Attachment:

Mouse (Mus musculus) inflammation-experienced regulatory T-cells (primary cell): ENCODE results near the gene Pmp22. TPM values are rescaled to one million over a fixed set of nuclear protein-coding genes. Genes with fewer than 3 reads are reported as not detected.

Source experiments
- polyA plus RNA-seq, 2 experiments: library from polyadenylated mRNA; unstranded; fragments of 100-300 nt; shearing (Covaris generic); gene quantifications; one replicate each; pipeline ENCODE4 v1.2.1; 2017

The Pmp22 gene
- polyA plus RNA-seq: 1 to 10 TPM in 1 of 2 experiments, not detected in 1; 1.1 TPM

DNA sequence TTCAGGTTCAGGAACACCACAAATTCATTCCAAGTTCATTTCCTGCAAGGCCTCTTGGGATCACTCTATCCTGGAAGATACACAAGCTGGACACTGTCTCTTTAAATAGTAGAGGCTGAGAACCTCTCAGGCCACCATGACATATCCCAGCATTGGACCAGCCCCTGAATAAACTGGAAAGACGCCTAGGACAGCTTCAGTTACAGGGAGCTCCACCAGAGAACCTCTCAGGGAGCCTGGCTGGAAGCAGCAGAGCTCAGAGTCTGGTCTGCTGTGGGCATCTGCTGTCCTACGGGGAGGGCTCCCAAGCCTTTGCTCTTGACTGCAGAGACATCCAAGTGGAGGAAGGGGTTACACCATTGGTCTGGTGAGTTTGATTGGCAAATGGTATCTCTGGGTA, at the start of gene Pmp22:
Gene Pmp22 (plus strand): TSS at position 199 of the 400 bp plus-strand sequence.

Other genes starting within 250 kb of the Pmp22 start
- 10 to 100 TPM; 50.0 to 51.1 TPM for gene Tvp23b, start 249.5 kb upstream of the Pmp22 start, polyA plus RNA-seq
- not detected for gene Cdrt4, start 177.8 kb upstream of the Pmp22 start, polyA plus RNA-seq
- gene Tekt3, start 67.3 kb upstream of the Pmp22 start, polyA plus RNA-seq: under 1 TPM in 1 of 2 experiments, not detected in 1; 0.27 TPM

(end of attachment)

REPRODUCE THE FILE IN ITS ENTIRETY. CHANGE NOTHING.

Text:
Mouse (Mus musculus) inflammation-experienced regulatory T-cells (primary cell): ENCODE results near the gene Pmp22. TPM values are rescaled to one million over a fixed set of nuclear protein-coding genes. Genes with fewer than 3 reads are reported as not detected.

Source experiments
- polyA plus RNA-seq, 2 experiments: library from polyadenylated mRNA; unstranded; fragments of 100-300 nt; shearing (Covaris generic); gene quantifications; one replicate each; pipeline ENCODE4 v1.2.1; 2017

The Pmp22 gene
- polyA plus RNA-seq: 1 to 10 TPM in 1 of 2 experiments, not detected in 1; 1.1 TPM

DNA sequence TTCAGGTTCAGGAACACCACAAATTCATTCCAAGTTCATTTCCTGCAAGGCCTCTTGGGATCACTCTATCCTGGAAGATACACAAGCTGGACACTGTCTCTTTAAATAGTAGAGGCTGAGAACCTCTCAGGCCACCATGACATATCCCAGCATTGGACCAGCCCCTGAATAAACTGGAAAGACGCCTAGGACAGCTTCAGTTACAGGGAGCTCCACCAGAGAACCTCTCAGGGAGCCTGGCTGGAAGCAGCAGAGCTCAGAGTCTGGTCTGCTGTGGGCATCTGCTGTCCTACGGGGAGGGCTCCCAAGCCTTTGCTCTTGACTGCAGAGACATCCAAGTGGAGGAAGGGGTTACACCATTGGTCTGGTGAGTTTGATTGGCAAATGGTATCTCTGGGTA, at the start of gene Pmp22:
Gene Pmp22 (plus strand): TSS at position 199 of the 400 bp plus-strand sequence.

Other genes starting within 250 kb of the Pmp22 start
- 10 to 100 TPM; 50.0 to 51.1 TPM for gene Tvp23b, start 249.5 kb upstream of the Pmp22 start, polyA plus RNA-seq
- not detected for gene Cdrt4, start 177.8 kb upstream of the Pmp22 start, polyA plus RNA-seq
- gene Tekt3, start 67.3 kb upstream of the Pmp22 start, polyA plus RNA-seq: under 1 TPM in 1 of 2 experiments, not detected in 1; 0.27 TPM